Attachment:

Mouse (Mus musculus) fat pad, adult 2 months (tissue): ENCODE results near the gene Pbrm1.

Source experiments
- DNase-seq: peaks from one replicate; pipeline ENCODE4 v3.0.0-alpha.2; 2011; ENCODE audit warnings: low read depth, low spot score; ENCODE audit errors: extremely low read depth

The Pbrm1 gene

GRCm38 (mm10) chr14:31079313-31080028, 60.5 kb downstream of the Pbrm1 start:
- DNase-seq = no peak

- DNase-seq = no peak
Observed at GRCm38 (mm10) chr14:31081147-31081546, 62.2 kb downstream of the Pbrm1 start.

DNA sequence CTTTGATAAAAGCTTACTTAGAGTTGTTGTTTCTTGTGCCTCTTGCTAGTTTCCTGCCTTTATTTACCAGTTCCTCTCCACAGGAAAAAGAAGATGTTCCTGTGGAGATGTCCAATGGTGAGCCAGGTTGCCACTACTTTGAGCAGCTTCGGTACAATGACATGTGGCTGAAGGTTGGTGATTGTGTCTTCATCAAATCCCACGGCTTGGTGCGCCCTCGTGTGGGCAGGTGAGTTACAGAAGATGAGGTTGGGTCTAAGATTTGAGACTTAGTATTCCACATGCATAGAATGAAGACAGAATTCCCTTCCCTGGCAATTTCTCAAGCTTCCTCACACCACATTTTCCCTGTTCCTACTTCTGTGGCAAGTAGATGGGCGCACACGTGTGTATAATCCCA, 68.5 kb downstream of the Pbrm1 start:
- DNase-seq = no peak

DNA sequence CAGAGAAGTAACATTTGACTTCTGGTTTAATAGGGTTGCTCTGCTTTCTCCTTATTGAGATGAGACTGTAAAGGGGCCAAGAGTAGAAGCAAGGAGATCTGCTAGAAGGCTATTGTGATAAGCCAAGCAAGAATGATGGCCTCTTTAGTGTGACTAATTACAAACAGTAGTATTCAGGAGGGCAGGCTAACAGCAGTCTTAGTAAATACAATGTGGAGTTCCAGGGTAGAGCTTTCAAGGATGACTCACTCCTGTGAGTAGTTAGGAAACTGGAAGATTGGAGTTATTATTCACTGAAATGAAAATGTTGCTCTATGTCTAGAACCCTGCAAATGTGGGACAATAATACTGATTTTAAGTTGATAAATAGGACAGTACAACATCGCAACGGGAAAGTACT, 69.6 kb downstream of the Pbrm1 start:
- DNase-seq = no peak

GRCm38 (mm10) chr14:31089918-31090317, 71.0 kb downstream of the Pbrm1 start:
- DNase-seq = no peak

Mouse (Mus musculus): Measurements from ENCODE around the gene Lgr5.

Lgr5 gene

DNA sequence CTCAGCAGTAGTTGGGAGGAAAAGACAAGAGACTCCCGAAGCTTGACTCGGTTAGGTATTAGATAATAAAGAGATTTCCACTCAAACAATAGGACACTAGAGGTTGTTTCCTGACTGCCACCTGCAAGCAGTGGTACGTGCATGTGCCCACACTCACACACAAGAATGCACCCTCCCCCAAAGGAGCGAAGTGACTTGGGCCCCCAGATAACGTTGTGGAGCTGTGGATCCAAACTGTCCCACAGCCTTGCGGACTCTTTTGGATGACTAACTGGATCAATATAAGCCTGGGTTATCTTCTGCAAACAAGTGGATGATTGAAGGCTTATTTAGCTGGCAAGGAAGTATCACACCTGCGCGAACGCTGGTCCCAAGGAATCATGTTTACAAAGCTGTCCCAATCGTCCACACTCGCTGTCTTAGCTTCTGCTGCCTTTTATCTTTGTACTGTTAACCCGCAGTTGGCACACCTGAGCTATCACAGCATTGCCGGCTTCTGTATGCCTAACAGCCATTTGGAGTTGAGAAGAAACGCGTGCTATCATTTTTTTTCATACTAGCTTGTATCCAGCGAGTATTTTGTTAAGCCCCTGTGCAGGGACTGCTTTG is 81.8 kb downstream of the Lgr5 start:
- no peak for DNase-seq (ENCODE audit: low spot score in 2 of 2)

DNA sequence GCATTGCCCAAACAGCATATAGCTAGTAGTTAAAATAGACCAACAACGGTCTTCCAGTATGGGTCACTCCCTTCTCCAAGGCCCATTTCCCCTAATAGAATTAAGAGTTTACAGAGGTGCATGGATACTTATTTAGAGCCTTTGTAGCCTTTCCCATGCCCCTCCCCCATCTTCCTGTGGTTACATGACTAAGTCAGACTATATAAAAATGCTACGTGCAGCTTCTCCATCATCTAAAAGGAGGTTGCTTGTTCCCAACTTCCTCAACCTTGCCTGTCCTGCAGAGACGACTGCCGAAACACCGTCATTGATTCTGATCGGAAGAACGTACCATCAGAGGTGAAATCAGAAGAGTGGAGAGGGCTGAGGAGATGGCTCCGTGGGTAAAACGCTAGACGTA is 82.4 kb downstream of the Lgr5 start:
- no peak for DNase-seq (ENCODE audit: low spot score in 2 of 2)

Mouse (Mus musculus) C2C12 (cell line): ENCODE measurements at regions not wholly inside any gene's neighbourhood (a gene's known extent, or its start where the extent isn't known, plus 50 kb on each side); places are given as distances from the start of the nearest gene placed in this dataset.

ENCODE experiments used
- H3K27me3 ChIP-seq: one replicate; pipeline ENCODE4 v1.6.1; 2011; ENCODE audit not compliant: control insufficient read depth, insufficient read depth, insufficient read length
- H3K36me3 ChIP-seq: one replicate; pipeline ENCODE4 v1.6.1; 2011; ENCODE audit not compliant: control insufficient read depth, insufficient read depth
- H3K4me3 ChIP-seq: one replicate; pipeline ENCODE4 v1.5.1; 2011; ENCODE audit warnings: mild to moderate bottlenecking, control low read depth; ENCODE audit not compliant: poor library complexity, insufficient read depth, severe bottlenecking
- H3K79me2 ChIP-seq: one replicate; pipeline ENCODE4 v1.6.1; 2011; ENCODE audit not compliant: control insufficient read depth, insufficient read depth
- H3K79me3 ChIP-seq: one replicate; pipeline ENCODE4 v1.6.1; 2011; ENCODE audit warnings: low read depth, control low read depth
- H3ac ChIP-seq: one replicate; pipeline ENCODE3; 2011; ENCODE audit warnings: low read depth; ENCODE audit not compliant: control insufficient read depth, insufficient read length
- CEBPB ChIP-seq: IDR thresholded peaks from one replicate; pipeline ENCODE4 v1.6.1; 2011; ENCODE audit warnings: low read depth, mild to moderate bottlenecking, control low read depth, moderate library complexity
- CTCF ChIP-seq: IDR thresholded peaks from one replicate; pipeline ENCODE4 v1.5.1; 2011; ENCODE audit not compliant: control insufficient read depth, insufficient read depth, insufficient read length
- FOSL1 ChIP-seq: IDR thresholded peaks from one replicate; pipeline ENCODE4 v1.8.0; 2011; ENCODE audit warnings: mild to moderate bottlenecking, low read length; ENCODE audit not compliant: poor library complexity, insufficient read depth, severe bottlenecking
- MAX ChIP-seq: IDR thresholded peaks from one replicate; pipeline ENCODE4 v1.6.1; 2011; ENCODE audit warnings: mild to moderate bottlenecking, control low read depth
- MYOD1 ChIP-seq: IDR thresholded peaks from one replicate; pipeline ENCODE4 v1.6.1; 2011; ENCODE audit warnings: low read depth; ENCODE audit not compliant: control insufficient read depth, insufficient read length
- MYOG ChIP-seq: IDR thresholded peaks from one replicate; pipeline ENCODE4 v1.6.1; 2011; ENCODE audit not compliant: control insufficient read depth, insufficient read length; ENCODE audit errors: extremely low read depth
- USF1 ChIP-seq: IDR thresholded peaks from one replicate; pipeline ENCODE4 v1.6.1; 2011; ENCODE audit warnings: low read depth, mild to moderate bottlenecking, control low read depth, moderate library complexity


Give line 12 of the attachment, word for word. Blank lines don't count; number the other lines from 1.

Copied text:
- DNase-seq = no peak